Vänern Wreck Probably Not a Viking Ship


Vanern wreck

A month ago news of a wreck found in Sweden’s largest lake, Vänern, made the rounds of international media. The story gained traction by an early mention of Viking ships and weapons found alongside the wreck.

Finder Roland Peterson from the Väner Museum now explains that though the ship-building technique used in the wreck was available already in the Viking Period, it then survived for centuries even into the 19th century. He thus deems it possible but not certain that the vessel is very old.

I’ve taken some small part in the discussion. Though I know little of ship types, I have some knowledge of smaller Viking Period objects. My buddies Martin Skoglund and Niklas Ytterberg sent me pictures and x-rays of the purported weapons. I am quite sure that they are a) not weapons, and b) not from the Viking Period. In fact, they appear to be two parts of the same iron object: long, rod-shaped, pointy, with a spiral groove around the point and a handle at the base. My guess is that it is a ship’s aft flagpole from the past 400 years.

Hear Roland and myself being interviewed on Swedish national radio about the find.

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Author: Martin R

Dr. Martin Rundkvist is a Swedish archaeologist, journal editor, skeptic, atheist, lefty liberal, bookworm, boardgamer, geocacher and father of two.

4 thoughts on “Vänern Wreck Probably Not a Viking Ship”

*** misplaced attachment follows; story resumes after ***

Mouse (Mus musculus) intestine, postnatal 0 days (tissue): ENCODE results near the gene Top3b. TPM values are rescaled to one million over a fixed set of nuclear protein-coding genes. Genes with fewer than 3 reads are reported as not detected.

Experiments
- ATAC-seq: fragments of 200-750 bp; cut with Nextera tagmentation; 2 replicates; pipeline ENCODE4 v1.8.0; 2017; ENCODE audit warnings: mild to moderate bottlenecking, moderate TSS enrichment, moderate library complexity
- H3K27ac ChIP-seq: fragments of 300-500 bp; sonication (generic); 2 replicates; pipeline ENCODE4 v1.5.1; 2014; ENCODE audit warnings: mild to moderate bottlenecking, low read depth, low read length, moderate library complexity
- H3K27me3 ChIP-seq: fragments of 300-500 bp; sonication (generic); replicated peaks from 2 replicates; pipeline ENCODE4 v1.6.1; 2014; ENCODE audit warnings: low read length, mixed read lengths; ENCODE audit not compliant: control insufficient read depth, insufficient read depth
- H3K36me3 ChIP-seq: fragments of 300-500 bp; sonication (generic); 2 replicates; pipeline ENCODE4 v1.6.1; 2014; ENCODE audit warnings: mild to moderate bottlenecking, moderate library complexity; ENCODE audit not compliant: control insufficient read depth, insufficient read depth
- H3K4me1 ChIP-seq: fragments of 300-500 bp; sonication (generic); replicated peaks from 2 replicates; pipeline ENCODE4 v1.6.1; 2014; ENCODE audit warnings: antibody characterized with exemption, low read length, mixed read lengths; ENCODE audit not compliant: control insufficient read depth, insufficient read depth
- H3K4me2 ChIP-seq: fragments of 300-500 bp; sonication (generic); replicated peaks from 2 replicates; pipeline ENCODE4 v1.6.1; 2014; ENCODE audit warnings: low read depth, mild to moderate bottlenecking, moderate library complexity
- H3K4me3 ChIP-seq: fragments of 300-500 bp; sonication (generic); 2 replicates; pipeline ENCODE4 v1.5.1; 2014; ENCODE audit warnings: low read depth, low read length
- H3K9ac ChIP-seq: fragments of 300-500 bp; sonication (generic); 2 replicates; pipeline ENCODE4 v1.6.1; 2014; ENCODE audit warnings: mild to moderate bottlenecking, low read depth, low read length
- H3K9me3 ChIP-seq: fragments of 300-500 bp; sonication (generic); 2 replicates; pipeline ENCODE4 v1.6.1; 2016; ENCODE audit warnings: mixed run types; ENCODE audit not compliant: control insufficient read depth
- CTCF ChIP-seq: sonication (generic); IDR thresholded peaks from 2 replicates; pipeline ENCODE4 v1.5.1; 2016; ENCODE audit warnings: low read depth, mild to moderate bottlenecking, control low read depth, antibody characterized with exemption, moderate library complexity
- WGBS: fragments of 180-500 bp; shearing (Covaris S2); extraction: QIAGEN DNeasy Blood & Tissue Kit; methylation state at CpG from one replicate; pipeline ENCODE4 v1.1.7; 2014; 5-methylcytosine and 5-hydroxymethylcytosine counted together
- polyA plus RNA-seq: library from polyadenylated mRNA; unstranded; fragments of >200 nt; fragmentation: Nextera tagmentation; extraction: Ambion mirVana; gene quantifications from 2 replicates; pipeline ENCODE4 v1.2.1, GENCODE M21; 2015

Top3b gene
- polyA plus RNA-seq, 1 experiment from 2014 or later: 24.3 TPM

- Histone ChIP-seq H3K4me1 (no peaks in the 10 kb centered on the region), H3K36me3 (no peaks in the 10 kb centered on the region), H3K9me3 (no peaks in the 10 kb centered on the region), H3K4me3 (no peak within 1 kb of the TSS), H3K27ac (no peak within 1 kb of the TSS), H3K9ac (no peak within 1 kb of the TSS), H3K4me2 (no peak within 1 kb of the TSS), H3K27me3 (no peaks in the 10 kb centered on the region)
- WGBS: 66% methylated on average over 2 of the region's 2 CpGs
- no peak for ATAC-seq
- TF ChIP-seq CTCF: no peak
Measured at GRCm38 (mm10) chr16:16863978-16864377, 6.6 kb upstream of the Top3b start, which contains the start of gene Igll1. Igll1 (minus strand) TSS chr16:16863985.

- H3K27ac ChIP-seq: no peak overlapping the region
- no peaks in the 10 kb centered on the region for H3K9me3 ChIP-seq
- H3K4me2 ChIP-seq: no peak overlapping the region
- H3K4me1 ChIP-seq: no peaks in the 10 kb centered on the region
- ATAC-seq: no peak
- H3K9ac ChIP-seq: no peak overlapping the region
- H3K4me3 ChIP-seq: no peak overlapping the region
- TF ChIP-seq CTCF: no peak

1. Your comment suggests something about what makes a find newsworthy. In the U.S., if it’s Scandinavian, it must have a connection to Vikings or it might as well not exist. If it’s a fossil primate, it must be one of our direct ancestors (and so another of those Missing Links) or it might as well stay in the ground. If it’s a bullet wound in a body, it’s always measured according to how far from the heart, as if that were the only vital organ in there. Kind of odd, isn’t it?


  2. I don’t see the resemblance to weapons either. MIght be a flagpole. If so, and if they belong together, I would assume the pointy part to be the base (with spiral grooves to facilitate attaching it to a wooden deck) and the knob to be the top (much like modern day flagpoles).

    Any chance of the long pointy bit being some kind of auger?


  3. Nice to hear your voice for once 🙂
    I agree what you said in the interview, that it’s actually more interesting if we don’t know what the item/s is. What’s this widespread fascination with weapons?


  4. The spiral groove looks more decorative than businesslike to me, but it’s hard for me to tell since I’ve never seen anything quite like it.

    Weapons, Viking ships… All comprehensible to people whose perspective of Scandinavia’s past is heavily conditioned by written evidence.


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